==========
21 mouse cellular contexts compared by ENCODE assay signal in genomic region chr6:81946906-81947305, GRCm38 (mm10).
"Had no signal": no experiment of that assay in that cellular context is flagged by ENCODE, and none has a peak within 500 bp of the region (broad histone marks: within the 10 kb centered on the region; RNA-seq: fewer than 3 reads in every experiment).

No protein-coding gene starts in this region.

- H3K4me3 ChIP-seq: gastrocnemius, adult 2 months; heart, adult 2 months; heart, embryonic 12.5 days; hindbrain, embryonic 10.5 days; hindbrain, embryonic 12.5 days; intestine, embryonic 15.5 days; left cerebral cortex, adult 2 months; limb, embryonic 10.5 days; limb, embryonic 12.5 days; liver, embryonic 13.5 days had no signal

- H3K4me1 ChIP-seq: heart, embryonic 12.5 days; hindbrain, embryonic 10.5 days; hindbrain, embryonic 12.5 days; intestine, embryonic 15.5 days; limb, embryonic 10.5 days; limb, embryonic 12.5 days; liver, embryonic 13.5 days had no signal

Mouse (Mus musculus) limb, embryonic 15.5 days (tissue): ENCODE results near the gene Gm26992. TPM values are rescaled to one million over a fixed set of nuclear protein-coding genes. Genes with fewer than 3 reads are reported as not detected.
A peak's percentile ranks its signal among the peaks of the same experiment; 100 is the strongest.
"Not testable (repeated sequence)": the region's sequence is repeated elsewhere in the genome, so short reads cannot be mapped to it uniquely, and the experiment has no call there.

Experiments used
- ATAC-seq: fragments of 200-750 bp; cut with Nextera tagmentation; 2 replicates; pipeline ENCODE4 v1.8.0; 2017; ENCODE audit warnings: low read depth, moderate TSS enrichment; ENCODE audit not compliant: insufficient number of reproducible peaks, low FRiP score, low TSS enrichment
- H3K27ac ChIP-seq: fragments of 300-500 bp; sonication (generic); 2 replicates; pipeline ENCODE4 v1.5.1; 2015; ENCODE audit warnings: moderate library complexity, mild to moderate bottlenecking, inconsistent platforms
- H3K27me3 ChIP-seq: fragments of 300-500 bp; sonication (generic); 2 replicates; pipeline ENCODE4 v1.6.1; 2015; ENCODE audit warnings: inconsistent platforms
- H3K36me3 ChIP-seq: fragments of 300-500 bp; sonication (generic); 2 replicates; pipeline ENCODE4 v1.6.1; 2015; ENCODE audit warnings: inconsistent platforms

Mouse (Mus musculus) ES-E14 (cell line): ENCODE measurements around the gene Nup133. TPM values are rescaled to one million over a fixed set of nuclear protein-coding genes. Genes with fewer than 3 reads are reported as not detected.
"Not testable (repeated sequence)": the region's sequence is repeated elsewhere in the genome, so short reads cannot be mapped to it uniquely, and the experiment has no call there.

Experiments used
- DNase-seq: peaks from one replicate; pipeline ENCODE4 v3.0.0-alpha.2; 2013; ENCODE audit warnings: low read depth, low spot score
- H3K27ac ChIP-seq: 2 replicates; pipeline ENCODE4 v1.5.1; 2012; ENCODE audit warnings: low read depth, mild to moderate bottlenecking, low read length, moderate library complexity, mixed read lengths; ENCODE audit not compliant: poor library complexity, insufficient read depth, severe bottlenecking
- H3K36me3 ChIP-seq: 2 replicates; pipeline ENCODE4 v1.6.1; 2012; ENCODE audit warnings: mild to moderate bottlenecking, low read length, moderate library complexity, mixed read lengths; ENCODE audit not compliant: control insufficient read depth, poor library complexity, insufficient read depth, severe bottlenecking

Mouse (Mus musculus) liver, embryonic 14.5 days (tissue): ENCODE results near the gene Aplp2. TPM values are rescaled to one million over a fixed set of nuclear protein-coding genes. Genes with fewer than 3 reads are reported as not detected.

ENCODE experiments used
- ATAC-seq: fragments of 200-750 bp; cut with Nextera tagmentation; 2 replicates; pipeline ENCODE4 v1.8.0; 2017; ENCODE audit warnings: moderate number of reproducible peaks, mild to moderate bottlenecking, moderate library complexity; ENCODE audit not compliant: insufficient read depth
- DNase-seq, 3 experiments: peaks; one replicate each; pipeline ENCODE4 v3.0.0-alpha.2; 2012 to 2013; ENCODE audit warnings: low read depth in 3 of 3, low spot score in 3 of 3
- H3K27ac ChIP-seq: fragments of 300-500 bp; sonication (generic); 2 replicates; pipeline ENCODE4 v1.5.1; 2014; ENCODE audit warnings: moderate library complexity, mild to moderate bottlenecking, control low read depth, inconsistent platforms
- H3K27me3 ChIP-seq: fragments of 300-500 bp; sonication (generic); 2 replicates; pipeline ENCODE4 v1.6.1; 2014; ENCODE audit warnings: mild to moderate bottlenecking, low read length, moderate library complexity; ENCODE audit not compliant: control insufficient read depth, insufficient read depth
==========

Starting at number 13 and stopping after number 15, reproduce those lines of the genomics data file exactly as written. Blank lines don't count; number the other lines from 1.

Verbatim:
- H3K36me3 ChIP-seq: fragments of 300-500 bp; sonication (generic); 2 replicates; pipeline ENCODE4 v1.6.1; 2015; ENCODE audit warnings: inconsistent platforms

Mouse (Mus musculus) ES-E14 (cell line): ENCODE measurements around the gene Nup133. TPM values are rescaled to one million over a fixed set of nuclear protein-coding genes. Genes with fewer than 3 reads are reported as not detected.
"Not testable (repeated sequence)": the region's sequence is repeated elsewhere in the genome, so short reads cannot be mapped to it uniquely, and the experiment has no call there.